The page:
Here is an interesting documentary that I recently came across apparently just in time for International Women’s Day (sorry I have other things on my mind and that particular day slipped my memory recently). The documentary is entitled “Makers”:
The tag-line for the trailer peaked my interest which read “Women got fed up with bad sex and being secretaries.” I watched the trailer hoped to be at least the bit intrigued to at least want to watch the documentary itself. Alas, this trailer failed. It is particularly interesting because
- the tag-line introducing the trailer
- the women introduced in much of the first half of the video are all white*
*(Oh but except Barbara Smith… she appears to be the one women of color before the trailer appears to enter the 21st century).
I find this tag-line particularly confusing since it was mostly white women in the first half and then one black woman, who is also a lesbian, and not to say that black women or lesbians weren’t/aren’t sexual beings. However, with the messages being sent by the other women (“you had to get married and have children”) suggest that, at the time, were limited to heterosexual marriages due to the fact that the images of relationships/marriages portrayed in this trailer were mostly white/heterosexual relationships/marriages. So, I guess only white women were fed up with bad sex and since racialized/Indigenous women still don’t have equal opportunities in employment, again, it was pre-dominantly white women who are fed up with being secretaries.
Yes I am bit skeptical about this documentary even if it does appear prima facie to include women from other backgrounds. I mean, there is the inclusion of Facebook COO’s Sheryl Sandberg. Yes, the “unofficial figurehead of women in business.” (globe and mail, 2013). However, she does not represent just any women in business; rather, only women in business who disclose their plans for future families to their employers or perhaps who intend to apply to companies, who she casually suggested, should be asking about female employees’ future baby-making plans. We all know how important it is to know when that baby making business happens!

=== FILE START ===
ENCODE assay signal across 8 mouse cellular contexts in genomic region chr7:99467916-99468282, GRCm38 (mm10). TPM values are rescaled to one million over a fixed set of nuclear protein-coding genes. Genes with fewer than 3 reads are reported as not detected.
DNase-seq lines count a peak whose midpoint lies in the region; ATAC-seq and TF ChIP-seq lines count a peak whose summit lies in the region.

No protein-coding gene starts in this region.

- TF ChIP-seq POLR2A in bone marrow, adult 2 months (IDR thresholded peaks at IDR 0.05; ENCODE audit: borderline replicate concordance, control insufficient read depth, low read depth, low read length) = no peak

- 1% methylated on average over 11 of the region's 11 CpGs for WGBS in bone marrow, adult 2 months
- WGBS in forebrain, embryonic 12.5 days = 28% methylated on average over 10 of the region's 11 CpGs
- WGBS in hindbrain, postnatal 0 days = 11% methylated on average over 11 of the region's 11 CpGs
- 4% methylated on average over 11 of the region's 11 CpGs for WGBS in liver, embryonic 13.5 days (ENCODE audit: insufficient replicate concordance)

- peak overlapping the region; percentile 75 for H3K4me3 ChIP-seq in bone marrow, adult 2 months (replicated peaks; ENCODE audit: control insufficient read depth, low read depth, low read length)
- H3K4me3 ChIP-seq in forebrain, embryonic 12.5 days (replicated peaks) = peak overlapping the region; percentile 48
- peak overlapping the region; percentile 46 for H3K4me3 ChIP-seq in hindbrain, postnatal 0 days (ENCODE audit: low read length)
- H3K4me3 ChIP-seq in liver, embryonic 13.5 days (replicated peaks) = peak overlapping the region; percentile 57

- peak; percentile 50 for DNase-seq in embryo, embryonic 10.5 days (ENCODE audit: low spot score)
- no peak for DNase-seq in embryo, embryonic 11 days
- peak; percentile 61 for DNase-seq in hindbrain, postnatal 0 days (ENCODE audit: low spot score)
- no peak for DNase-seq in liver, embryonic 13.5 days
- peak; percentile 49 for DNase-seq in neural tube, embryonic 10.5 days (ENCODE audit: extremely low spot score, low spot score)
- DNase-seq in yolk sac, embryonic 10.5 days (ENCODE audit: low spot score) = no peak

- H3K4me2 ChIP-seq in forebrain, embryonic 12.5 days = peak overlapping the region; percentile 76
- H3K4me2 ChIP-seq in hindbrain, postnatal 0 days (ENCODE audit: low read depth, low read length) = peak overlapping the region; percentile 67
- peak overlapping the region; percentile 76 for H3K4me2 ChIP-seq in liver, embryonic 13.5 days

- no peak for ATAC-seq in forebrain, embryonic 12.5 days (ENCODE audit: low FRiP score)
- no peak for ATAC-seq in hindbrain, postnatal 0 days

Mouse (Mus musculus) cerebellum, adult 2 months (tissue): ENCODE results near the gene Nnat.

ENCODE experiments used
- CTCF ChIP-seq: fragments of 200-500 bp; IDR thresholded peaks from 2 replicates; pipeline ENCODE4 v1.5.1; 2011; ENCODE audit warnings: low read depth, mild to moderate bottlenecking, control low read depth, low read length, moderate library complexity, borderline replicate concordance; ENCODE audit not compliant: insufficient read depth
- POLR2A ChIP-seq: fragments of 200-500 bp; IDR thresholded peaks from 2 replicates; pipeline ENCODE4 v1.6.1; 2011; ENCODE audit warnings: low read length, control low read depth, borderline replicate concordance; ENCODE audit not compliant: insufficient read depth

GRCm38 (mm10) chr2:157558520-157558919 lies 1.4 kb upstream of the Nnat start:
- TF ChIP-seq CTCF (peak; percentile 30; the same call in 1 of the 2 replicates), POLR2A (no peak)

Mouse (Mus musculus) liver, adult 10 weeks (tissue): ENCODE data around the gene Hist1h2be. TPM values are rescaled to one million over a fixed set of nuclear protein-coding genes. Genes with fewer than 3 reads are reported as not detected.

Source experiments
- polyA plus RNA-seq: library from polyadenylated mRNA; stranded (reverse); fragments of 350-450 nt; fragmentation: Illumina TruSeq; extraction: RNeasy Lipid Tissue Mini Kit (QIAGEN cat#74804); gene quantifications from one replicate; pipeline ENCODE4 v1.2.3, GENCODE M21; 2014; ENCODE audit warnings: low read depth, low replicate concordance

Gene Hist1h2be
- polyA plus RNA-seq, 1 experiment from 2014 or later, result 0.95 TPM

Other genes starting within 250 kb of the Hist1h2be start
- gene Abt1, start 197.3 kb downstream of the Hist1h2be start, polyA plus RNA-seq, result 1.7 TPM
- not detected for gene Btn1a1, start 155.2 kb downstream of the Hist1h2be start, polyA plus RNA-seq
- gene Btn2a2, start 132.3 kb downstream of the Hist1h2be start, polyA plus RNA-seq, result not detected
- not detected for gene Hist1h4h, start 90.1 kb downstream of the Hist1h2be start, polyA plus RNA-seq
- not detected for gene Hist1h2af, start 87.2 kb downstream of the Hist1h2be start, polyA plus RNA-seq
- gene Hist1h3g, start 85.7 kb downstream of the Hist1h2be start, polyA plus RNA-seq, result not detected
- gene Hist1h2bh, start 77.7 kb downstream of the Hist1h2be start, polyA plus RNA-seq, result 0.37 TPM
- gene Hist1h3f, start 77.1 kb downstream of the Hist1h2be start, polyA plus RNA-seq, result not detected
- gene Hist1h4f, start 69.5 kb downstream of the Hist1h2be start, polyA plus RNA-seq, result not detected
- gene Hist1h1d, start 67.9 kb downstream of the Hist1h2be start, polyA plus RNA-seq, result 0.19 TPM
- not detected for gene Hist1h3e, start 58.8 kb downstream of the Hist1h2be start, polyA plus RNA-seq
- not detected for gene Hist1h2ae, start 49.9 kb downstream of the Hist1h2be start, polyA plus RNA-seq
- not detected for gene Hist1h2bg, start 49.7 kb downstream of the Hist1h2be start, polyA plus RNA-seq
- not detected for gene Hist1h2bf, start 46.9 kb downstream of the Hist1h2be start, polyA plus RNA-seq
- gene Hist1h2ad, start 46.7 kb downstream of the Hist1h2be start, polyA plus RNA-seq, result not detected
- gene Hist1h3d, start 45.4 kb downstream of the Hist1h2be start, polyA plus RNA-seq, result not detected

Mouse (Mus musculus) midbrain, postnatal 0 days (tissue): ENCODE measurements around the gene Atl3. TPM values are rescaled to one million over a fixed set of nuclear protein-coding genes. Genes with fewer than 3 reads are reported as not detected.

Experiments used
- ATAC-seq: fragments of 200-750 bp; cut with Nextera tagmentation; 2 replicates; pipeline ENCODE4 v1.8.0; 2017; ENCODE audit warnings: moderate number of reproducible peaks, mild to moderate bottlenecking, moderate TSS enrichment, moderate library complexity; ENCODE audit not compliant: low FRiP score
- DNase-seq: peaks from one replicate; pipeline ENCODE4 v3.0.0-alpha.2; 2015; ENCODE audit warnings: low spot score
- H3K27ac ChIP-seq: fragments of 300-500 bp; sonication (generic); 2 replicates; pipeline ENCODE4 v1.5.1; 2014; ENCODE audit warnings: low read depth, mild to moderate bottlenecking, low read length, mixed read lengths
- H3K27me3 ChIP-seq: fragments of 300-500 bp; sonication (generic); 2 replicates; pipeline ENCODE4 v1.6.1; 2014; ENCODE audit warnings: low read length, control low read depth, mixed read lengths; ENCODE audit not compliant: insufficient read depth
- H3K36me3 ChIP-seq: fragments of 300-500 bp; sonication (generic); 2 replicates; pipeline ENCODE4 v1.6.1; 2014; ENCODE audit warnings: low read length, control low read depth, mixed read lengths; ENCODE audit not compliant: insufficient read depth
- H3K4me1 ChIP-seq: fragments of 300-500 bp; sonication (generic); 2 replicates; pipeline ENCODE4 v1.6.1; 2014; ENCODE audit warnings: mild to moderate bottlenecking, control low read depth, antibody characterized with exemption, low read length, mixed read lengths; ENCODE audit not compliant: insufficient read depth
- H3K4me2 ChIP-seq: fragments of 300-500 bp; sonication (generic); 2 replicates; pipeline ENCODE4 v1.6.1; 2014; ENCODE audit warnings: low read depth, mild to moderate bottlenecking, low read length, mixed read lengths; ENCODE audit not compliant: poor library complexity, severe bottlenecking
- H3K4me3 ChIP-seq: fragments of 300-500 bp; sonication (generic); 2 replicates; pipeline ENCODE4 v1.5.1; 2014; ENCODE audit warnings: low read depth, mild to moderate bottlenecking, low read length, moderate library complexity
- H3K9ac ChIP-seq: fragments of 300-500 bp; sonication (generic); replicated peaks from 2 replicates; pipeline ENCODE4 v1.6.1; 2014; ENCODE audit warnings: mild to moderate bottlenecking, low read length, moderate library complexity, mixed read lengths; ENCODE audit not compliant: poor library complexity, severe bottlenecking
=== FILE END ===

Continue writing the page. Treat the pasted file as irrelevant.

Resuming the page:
So hey, thank god white women got tired of bad sex and being secretaries because we would have never made it this far today where another white woman in the C-suite is telling companies that they should directly ask women about their family/baby-making plans! Yay for progress!
Here is a short clip of the film “Bad Sugar” that I had the opportunity to watch tonight. The University of Western Ontario Indigenous Health and Well-Being Initiative was able to bring in the filmmaker who is also an Ojibwe/Metis. His name is James Fortier.
This documentary is unique in a sense that it talks about the “social determinants of health.” Things like poverty, low income, unemployment, education and how it may contribute to “bad health.”
It also uses the word “Genocide” where apparently I learned tonight that in the USA this term is not allowed to describe the historic relationships between the Indigenous people and white new-comers. Just another fine example of how history is told through the eyes of the non-Natives/white people.
I could not find a full clip of this film but I urge anyone who is able to have to opportunity to see it, to go and see it.
Diabetes is not just an issue here in Canada for Indigenous peoples, but all over North America aka “Turtle Island.”
Check out the documentary’s website HERE.
Check out the filmmaker’s website HERE.
Today, I decided to write a post about some of the documentaries that are being made, have been made, and some that I have seen. I believe that this is one positive way to make the rest of the world, not just Canada, aware of the living conditions that Aboriginals live in and some of the positive work that Aboriginals are doing today. This is also why I started this blog: to help rid of the old stereotypes and to try to write about my experiences as a young Aboriginal female today… whether the experiences are positive or negative. I want people to become aware of the situations that Aboriginals still face today, even though many still believe that Aboriginals receive “too much” help or should not receive any “help” at all. I beg to differ–this “help” isn’t to make Aboriginals and their living conditions “better” than the rest of Canada but the assistance and programs and work being done to better the lives of Aboriginals today, is to put them on a more equal footing. We need to work together to help make everyone’s lives here on Planet Earth more enjoyable not just for one group of people, but for everyone part of the Human Race.
Here is a list of the posts that feature the trailers of documentaries worth watching:
Wanted to share this documentary by this 12 year old Aboriginal female: Aurora Finkle. Check out it!
Check out this documentary website titled Third World Canada.
Check out the website of this documentary titled Life On The Reserve.
I recently wrote a post on how someone said to me living on a reserve is just like living on any other community. It is not. This is a real documentary people. These stories are real. This is not made up. Read my post on the short story I created titled My Hometown. Like I say in the story, I was lucky. It shouldn’t have to be like this for anyone in Canada. PERIOD.